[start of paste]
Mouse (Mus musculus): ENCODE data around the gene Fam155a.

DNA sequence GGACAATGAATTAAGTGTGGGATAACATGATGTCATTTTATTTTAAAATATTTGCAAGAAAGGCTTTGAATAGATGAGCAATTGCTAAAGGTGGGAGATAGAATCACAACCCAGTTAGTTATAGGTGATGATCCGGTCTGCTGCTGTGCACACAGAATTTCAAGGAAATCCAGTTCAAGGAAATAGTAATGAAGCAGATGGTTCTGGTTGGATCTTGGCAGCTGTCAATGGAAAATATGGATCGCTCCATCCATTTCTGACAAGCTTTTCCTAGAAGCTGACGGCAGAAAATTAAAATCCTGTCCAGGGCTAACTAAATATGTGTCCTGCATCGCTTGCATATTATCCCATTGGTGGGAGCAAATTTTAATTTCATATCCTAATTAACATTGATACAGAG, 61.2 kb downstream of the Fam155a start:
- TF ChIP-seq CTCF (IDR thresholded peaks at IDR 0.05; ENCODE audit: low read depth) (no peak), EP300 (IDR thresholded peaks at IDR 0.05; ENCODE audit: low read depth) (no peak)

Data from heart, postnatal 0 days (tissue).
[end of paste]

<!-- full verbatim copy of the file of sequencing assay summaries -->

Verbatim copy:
Mouse (Mus musculus): ENCODE data around the gene Fam155a.

DNA sequence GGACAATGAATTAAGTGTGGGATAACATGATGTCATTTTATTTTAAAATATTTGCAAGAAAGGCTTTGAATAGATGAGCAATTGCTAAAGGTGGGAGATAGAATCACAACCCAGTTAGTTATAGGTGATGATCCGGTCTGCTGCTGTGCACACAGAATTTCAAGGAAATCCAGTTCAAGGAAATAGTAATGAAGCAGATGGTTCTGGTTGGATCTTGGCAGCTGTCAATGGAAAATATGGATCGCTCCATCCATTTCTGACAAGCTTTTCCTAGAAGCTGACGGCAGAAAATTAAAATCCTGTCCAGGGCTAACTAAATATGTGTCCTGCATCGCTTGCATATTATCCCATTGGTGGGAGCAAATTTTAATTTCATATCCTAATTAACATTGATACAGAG, 61.2 kb downstream of the Fam155a start:
- TF ChIP-seq CTCF (IDR thresholded peaks at IDR 0.05; ENCODE audit: low read depth) (no peak), EP300 (IDR thresholded peaks at IDR 0.05; ENCODE audit: low read depth) (no peak)

Data from heart, postnatal 0 days (tissue).